Graduate Thesis Or Dissertation


Spatial and Temporal Variability of Heavy Metals (Lead, Copper, and Zinc) in Stormwater, Moss, and Street Dust in Portland, OR Public Deposited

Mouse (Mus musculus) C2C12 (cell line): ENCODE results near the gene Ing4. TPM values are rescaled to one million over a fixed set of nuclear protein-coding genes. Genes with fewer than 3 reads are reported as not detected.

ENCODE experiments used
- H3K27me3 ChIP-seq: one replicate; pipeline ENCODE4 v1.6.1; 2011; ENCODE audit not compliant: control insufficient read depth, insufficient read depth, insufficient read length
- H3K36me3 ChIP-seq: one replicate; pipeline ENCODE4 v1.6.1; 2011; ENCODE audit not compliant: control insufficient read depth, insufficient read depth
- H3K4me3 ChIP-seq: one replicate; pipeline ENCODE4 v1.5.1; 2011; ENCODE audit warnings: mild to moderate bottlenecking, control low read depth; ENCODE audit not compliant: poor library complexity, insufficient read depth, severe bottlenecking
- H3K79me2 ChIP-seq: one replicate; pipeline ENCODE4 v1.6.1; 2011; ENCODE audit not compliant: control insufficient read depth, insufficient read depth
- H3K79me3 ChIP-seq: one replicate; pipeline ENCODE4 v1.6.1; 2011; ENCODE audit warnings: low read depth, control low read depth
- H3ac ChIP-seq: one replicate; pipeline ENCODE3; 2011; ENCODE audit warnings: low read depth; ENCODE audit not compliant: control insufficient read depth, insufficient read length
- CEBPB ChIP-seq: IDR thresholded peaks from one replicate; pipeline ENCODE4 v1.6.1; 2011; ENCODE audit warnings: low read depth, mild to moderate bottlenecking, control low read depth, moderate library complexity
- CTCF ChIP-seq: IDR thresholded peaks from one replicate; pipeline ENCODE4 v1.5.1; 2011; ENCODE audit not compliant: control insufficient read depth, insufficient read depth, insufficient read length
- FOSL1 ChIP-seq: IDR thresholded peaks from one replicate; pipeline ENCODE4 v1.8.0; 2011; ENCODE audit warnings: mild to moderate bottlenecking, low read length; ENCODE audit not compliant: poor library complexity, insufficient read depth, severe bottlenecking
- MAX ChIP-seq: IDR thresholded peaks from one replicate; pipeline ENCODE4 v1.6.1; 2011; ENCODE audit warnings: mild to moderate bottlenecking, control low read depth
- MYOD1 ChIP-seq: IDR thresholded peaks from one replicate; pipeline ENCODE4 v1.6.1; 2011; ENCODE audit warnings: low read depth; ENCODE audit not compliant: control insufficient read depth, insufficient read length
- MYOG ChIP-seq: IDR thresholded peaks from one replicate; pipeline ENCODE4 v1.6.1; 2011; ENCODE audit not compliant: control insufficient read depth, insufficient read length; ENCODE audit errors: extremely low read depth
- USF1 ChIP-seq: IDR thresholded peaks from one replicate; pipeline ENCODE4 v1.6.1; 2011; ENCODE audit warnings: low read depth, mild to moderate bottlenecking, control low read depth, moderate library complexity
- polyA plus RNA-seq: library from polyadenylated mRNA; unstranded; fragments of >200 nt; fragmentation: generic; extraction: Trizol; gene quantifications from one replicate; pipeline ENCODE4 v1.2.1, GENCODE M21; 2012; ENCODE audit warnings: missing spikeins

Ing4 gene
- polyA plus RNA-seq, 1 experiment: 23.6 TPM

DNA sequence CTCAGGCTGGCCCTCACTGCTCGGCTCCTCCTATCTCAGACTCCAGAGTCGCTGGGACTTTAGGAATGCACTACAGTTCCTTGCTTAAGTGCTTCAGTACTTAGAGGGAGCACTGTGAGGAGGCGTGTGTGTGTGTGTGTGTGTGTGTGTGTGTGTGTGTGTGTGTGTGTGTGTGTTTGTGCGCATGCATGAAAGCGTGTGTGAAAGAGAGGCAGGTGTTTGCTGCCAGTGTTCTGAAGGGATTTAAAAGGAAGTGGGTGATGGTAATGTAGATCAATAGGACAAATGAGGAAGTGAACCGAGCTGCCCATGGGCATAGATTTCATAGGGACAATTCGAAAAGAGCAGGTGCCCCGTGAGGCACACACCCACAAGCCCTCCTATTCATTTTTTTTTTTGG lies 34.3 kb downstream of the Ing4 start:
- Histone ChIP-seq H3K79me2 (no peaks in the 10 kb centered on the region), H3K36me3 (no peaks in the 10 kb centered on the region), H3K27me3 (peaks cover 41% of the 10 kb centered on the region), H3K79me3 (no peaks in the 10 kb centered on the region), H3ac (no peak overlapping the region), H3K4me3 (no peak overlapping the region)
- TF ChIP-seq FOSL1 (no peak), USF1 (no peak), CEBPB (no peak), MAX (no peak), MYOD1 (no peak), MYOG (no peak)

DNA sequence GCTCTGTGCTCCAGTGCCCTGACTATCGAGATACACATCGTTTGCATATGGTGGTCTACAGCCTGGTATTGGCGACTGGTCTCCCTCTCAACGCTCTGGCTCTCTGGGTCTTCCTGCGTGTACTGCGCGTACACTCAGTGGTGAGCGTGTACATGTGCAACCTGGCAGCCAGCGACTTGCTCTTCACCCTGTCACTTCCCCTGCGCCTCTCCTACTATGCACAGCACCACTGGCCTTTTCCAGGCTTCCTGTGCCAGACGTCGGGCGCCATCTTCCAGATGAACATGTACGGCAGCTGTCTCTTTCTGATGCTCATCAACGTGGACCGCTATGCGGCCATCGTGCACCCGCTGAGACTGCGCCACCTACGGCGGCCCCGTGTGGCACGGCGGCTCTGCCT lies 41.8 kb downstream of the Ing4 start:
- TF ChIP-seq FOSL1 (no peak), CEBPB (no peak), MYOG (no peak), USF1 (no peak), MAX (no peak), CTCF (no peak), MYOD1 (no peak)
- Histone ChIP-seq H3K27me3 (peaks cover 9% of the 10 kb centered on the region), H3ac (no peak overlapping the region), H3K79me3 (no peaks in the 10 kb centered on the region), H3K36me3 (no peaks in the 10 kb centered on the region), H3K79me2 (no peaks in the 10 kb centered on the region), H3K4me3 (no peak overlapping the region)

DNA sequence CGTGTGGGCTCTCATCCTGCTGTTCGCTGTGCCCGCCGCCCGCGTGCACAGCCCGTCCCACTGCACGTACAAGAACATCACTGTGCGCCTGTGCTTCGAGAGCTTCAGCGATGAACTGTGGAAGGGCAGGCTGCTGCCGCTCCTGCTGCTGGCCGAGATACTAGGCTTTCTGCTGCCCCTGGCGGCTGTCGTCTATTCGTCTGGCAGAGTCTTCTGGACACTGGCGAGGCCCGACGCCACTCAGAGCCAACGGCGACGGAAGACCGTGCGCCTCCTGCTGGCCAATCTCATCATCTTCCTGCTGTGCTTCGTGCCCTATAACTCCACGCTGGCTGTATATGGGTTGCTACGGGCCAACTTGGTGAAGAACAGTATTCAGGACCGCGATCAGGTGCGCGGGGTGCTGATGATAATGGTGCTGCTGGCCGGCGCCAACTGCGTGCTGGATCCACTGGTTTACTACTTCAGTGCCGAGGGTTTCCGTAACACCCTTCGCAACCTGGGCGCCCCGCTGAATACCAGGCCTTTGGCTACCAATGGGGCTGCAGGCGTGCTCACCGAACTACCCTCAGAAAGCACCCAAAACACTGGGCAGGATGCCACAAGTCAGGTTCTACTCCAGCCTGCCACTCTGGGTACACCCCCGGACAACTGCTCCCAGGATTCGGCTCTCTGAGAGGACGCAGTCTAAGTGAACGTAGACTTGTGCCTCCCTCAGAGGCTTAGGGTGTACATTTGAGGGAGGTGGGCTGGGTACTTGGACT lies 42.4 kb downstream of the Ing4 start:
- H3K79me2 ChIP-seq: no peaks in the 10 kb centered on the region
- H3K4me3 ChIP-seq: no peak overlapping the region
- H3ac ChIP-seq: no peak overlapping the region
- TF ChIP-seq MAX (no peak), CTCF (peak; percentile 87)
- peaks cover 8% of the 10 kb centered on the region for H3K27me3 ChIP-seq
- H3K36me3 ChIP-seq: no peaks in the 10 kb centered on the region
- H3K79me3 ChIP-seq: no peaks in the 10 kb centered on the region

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  • Lead (Pb), copper (Cu), and zinc (Zn) are known to have detrimental effects on aquatic and terrestrial ecosystems, and to human health both in rural and urban areas. Heavy metal contamination enters stormwater by atmospheric deposition and by the collection of surface particles during overland flow. Stormwater runoff in urban areas has multiple fates including urban yards, Underground Injection Control (UIC) wells, waterways such as rivers, streams, and lakes, and coastal environments. Monitoring atmospheric deposition in urban areas can be expensive and recently researchers have been using mosses as biomonitors of atmospheric deposition. Terrestrial epiphytic moss species are useful when monitoring atmospheric deposition as they intake all moisture and nutrients from the atmosphere and only use the plant as their physical host. Similarly, street dust is useful when determining the levels of pollution in urban areas due to atmospheric deposition on local and regional scales. All three media types are interconnected and together can elucidate the distribution of heavy metal contamination in urbans areas. The research presented in this thesis examines the spatial and temporal variability of unfiltered and filtered (dissolved) stormwater, epiphytic moss (Orthotricuum lyyeli), and street dust at 21 sampling sites randomly selected throughout Portland, OR. Along with concentration data, Pb isotope signatures (a geochemical tool) were used to identify potential regional and global sources and compare their signatures to other samples from various media types in the local region. The breadth of known Pb isotopic endmembers restricted the confidence of source identification using Pb isotope fingerprinting. In all media types, concentrations were generally lowest for Pb, followed by Cu, then Zn. Concentrations of all three analytes were very heterogeneous around the city and had elevated levels occurring in various zoning types which spanned residential, industrial, and business districts. Stormwater concentrations were higher in fall relative to the spring due to the buildup of particles on city surfaces during the prolonged dry periods between the limited storm events occurring during the summer. In unfiltered stormwater, Cu had the greatest number of sites with levels above the 1200-Z benchmark levels followed by Zn, and Pb. In filtered samples, Cu had the highest affinity for the dissolved state followed again by Zn, and Pb. Seasonally, moss concentrations increased in all 3 analytes from spring to summer, and summer to fall with the exception for Pb decreasing from summer to fall. On average, street dust concentrations increased from the beginning (June) to the end (September) of summer. This increase in metal concentrations in all sample medias from either before to after, or from the beginning to the end of summer shows the influence of dry days on metal pollution in urban areas. Small-scale industrial emissions are known to influence stormwater, moss, and street dust in Portland by high positive Fisher-Pearson skewness coefficients in stormwater (Pb, Cu, and Zn in spring, and Cu in fall), and moss (Pb in spring and summer) and from the variability of Pb isotope ratios in all three media types extending out of the general Portland stormwater, moss, and street dust trend. Pb isotope ratios from this study as well as numerous other studies conducted in Portland overlap to form a unique Portland Pb isotopic signature across all media showing the interconnection between different sample types with the local, regional, and global sources of Pb pollution in Portland.
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